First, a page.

“Virolaisen Risto Joostin johtama Tapiola Sinfonietta oli ihanteellinen instrumentti Jupiter-sinfoniaan. Tuloksena oli valoisa ja vauhdikas esitys, jossa oli dynaaminen tasapaino jatkuvien, nopeiden kontrastien ja lujan motiivis-rakenteellisen yhtenäisyyden välillä.
Energinen ja tarkka Joost poimi milloin pehmein, milloin käskevin elein orkesterista hienoja nyansseja, sytyttäviä rytmiaksentteja, lyyrisiä ja mahdikkaita sointeja.”
“Monipuolinen Joost on mestari myös nykymusiikissa. Hän loihti orkesterista oudon, kaleidoskooppimaisesti kimmeltävän ja leijailevan sointiatmosfäärin, johon soinniltaan epämääräiset okariinot (ja ilmeisesti myös lootushuilu) toivat eksoottista itäaasialaista sävyä.”
The inhaling and exhaling of Arvo Pärt versus the fiery meteor of Franz Liszt. This unusual programme from the two composers’ works was performed on Thursday at the St. Wenceslas Music Festival. The Evangelical Church of Czech Brethren on Českobratrská Street was filled with the Janáček Philharmonic Orchestra, while the Permoník concert choir settled in the gallery. The walk through the suffering of Marsyas, who was skinned alive, and Dante Alighieri’s inferno and purgation, can begin. (…) Regarding the performance of Lamentate, the Janáček Philharmonic Orchestra played superbly with Estonian conductor Risto Joost.
(…) After such a flood of Liszt’s heavenly music, the audience found it hard to breathe for a while. After some time, however, applause sounded, which rightly belonged to the superb Janáček Philharmonic Orchestra and the very attentive conductor, Joost, but especially to all the girls of the Permoník concert choir and their two muses: Ms Martina Juríková and Ms Eva Šeinerová. A person does not take such a powerful experience home from church every day – perhaps not even every year.
(…) Den Dirigenten Risto Joost, Este wie Pärt, durfte das ostsächsische Publikum bereits als inspirierenden Leiter des MDR-Chores erleben, der er seit 2015 ist. Zuvor wurde der heute 37-Jährige zum Chef des jungen, exzellenten Ensembles aus Tallinn ernannt. Dessen hohe Spielkultur ließ Joost unter dem Gewölbe des Bautzener Doms eindrucksvoll zu Klang werden. (…)
(…) Dieser Abend sah Bach in vitaler Spielfreude, souverän im Umgang mit den Partituren. Bei Pärt bot er übersinnlich schöne Momente. Hier brachten Joost und seine Mitstreiter das Publikum im Dom zum Schweben und ließen eine besondere, baltische Affinität zu dieser Musik ähnlich einer Muttersprache erahnen, das Solistenpaar eingeschlossen.(…)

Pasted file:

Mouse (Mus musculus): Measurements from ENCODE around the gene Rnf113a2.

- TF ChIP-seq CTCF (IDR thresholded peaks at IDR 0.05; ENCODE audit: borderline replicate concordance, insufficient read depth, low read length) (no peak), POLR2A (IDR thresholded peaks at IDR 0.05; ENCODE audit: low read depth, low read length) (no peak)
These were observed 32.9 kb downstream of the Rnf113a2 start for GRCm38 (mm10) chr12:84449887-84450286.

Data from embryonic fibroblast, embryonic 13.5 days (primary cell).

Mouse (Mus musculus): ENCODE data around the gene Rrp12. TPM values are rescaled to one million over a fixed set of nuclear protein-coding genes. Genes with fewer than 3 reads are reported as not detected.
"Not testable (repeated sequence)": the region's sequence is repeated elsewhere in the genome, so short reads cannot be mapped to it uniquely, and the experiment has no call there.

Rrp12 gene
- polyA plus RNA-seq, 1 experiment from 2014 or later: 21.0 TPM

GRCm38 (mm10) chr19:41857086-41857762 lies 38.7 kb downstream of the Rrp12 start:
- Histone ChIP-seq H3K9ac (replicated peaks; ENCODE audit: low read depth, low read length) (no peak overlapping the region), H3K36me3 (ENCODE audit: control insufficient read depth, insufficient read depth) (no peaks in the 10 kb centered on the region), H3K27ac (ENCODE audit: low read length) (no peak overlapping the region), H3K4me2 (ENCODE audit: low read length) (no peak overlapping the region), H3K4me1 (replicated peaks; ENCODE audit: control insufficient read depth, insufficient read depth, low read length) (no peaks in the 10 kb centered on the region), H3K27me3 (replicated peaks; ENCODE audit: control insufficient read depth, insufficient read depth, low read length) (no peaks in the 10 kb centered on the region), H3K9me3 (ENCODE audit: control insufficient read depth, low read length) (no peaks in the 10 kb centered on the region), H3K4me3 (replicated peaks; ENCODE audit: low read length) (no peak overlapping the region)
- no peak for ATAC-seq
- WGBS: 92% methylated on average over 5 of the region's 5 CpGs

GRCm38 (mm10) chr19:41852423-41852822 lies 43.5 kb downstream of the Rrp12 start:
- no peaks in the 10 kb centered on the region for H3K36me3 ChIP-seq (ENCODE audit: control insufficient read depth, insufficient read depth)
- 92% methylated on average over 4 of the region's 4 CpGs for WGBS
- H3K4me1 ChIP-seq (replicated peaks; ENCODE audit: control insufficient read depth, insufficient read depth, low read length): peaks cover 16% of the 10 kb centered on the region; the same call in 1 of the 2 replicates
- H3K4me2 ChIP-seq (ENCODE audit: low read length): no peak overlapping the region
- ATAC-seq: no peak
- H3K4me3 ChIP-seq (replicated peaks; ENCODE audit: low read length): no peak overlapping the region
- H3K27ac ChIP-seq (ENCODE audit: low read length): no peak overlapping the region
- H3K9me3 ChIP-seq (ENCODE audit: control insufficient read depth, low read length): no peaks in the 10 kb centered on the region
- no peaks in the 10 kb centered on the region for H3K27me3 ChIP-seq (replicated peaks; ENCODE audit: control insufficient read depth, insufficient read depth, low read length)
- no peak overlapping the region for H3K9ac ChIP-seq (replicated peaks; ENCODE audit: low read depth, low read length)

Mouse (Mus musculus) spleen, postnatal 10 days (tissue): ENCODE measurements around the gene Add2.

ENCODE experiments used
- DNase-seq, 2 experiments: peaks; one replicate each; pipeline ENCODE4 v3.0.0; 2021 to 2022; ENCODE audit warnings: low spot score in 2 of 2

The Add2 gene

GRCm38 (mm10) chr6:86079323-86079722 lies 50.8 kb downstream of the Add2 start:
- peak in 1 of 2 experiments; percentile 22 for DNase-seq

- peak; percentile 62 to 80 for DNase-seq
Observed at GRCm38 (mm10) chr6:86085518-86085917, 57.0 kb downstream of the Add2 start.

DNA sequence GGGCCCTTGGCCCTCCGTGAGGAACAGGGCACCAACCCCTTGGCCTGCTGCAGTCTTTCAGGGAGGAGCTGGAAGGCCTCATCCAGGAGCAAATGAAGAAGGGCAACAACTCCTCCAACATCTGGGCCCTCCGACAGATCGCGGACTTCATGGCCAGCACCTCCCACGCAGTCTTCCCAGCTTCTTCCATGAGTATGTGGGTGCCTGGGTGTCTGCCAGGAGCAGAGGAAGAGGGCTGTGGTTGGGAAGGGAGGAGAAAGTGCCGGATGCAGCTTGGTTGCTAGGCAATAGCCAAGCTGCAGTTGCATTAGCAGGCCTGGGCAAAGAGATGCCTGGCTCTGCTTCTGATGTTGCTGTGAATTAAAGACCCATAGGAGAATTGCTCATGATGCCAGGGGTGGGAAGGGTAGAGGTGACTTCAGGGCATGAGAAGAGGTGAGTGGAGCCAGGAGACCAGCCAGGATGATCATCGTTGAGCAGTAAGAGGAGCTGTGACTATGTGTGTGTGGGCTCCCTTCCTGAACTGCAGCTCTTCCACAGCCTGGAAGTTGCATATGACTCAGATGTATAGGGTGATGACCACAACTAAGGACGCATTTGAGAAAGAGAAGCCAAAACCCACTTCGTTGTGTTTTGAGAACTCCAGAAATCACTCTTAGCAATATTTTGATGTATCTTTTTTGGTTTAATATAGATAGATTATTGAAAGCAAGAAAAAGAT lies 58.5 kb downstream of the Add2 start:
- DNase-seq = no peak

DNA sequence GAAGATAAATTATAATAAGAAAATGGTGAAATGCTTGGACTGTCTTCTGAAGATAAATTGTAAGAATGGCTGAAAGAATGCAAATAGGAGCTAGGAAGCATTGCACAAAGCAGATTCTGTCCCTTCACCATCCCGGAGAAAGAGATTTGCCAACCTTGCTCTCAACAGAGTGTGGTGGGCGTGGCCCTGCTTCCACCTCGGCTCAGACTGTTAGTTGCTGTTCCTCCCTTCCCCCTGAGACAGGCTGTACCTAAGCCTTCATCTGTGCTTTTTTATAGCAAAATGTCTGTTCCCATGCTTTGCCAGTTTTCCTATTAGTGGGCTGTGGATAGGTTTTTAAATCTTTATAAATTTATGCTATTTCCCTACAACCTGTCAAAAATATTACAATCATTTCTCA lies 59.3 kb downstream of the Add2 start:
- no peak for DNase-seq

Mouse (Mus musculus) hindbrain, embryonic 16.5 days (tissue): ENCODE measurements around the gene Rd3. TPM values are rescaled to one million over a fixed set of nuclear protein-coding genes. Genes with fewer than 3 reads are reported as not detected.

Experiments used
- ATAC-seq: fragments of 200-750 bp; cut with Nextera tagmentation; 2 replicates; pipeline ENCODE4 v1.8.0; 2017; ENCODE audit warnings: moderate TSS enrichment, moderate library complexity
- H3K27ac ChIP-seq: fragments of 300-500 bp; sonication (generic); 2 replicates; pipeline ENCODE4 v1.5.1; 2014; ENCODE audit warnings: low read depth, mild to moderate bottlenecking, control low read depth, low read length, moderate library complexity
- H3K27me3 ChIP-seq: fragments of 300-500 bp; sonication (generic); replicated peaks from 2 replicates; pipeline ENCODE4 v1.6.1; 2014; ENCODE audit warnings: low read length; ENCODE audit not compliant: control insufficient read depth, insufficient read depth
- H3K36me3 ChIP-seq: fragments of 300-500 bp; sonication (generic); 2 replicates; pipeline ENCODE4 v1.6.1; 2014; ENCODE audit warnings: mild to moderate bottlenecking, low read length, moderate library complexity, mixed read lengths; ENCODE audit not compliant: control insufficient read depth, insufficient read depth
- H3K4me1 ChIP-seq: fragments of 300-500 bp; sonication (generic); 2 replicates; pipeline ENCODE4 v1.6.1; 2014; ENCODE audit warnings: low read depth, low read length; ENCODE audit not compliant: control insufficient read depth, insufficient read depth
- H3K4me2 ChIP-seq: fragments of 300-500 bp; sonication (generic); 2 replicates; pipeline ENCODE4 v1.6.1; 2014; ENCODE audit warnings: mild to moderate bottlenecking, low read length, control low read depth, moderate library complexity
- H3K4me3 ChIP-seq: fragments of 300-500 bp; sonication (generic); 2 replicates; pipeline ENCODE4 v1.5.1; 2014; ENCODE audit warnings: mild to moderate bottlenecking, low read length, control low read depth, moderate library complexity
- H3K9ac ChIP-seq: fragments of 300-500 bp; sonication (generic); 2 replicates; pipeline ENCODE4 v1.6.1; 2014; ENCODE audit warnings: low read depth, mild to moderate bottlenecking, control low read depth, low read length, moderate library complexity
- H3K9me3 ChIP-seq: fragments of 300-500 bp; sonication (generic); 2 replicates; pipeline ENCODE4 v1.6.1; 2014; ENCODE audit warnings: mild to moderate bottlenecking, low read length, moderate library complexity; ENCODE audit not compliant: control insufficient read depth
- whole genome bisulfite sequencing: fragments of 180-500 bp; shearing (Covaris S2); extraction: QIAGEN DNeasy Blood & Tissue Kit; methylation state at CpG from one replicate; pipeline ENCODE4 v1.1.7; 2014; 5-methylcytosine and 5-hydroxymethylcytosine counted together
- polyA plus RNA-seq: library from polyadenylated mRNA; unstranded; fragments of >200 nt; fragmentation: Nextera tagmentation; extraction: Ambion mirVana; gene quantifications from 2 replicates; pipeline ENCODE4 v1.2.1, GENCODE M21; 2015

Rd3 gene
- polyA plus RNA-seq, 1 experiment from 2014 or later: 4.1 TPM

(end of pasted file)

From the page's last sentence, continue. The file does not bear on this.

On Sunday, a surreal pianissimo floating through the room opens the concert by the MDR symphony orchestra and radio choir: the programme features works by Mozart. His motet “Ave Verum Corpus” serves as contemplative start. Conductor Risto Joost awakens the sounds of the choir and orchestra with his flowing movements and gives form to the music through the tiniest changes in these flowing movements. These five minutes alone demonstrate the many dynamic nuances of the award-winning choir, supported by the orchestra.
The following “Jupiter” symphony combines Mozart’s ease with flutes and violins with penetrating power in the Tutti. Joost stands as the musical centre. He is absorbed by the music, but at the same time never loses control of his musicians. They willingly respond to and follow every small gesture, because he does not force his way of reading the score onto them, but rather invites them to perform the music together.
The high woodwind players in the allegro vivace are remarkable in their agility during their short interjections interpolations?. The second movement is characterised by the “Cantabile”. The woodwind melodies and strings melt into one unified flow and then go their own separate ways again in the middle part, when the strings perform the swelling ostinato and the melody line is carried by the woodwind. After a playful and dance-like start into the minuet with majestic interjections interpolations? of brass, Joost – with grand gestures – generates a great deal of vigour and splendour in the finale. At the same time, with his precision he prevents the orchestra from rushing during rapid movements. With his own expansive movements he allows himself to be carried through the molto allegro.
In the second part of the concert, Mozart’s mass in c-minor, the choir shines again. The mighty “Kyrie” fills the hall, in the face of which Elisabeth Breuer has to assert herself. However, in the “Christe Eleison” her clear soprano bursts into bloom, its slightly metallic heights easily rising above both choir and orchestra. The “Gloria” is a melodic explosion of all the various voices, during which the choir displays its full volume and admirable flexibility in the forte. Soloist Diana Haller in “Laudamus te” presents her warm mezzo and with impressive speed moves through the coloraturas. The contrast of her voice and deep-throated timbre lend carrying fullness to her and the stable middle register does not diminish the metallic heights. In demanding embellishments and great leaps peppered with intervals she allows her voice to shine with a confidence that is rooted in experience.
After a splendid choir in “Gratias”, Breuer and Haller establish two poles of sound with a bright soprano and deep mezzo in “Domine”, but then blend completely into one through similar tones in the higher realms before excelling each other in the swift coloratura. Above the ostinato of the strings and after the “Miserere”, the choir brings the height of the piano crescendo into bloom and then passes into an effortless forte. Joost knows his singers: he is aware of which button to push in order to create this kind of balanced sound. In the home straight, the “Benedictus”, tenor Benedikt Kristjansson and bass Thomas Tatzl complete the ensemble of soloists and establish a strong male counterpart to the female voices.